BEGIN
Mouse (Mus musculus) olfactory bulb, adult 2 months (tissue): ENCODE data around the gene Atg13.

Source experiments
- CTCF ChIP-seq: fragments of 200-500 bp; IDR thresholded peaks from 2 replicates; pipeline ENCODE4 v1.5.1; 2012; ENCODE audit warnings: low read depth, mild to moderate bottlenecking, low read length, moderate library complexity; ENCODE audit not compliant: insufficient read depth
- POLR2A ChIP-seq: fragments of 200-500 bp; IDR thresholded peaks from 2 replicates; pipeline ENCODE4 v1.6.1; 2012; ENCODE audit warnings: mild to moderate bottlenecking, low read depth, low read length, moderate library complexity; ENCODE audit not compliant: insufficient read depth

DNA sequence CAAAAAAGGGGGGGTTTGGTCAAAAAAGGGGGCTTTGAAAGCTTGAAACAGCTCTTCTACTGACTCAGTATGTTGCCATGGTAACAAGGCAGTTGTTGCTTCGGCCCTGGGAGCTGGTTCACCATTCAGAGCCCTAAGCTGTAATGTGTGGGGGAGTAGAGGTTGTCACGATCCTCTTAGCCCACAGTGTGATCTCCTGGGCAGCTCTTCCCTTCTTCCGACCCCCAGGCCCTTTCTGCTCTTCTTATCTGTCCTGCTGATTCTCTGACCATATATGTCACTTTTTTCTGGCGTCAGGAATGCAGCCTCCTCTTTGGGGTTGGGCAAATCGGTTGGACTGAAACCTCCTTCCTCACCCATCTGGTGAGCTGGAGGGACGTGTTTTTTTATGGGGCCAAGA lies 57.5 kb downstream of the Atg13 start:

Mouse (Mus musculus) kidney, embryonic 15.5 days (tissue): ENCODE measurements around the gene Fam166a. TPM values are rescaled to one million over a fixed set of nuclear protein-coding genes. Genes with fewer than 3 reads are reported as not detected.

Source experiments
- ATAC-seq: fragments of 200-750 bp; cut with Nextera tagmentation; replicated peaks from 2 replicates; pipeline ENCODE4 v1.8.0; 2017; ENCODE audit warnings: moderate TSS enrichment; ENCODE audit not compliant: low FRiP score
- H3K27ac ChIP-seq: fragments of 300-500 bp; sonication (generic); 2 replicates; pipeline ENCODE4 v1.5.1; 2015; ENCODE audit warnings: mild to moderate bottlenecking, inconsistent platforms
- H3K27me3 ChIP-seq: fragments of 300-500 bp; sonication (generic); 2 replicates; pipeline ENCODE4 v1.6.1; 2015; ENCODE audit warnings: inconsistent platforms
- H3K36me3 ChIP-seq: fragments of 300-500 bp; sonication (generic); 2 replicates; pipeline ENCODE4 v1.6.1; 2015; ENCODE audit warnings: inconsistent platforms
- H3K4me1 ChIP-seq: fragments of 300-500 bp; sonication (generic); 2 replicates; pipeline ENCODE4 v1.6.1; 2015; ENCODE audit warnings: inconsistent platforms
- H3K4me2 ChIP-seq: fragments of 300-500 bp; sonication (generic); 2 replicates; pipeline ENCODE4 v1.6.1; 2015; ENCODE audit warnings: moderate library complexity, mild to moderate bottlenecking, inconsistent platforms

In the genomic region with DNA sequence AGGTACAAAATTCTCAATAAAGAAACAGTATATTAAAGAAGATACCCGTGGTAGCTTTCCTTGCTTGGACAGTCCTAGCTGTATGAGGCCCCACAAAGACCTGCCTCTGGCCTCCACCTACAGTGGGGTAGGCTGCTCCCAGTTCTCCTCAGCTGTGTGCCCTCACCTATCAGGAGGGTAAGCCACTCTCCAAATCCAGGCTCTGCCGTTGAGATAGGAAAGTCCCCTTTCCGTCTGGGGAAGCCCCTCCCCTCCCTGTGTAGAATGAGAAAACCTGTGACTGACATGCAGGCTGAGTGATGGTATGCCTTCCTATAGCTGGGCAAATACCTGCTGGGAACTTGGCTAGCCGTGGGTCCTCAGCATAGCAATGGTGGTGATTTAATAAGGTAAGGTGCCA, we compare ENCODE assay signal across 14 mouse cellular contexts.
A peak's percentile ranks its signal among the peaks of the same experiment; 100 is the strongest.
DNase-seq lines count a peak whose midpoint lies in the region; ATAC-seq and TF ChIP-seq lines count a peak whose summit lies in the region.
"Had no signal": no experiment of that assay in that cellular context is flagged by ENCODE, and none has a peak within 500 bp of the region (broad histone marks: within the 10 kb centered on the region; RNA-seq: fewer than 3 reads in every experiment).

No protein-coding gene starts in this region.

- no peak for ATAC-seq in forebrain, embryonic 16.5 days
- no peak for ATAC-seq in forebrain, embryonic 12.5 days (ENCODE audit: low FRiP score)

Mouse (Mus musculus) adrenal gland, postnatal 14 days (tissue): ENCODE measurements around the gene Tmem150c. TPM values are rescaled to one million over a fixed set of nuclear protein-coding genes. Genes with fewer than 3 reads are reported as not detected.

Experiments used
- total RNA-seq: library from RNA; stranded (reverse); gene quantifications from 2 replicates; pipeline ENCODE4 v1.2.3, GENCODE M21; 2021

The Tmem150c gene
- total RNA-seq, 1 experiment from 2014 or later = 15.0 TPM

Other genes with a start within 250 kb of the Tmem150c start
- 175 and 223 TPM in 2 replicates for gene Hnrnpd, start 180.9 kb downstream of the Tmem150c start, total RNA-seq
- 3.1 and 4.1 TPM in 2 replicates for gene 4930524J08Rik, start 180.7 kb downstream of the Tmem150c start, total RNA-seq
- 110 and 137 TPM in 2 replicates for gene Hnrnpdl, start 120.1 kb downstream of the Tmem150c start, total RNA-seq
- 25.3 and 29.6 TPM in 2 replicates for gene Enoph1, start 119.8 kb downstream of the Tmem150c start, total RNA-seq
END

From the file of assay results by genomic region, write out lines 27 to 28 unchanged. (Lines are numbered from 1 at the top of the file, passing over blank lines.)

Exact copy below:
- 175 and 223 TPM in 2 replicates for gene Hnrnpd, start 180.9 kb downstream of the Tmem150c start, total RNA-seq
- 3.1 and 4.1 TPM in 2 replicates for gene 4930524J08Rik, start 180.7 kb downstream of the Tmem150c start, total RNA-seq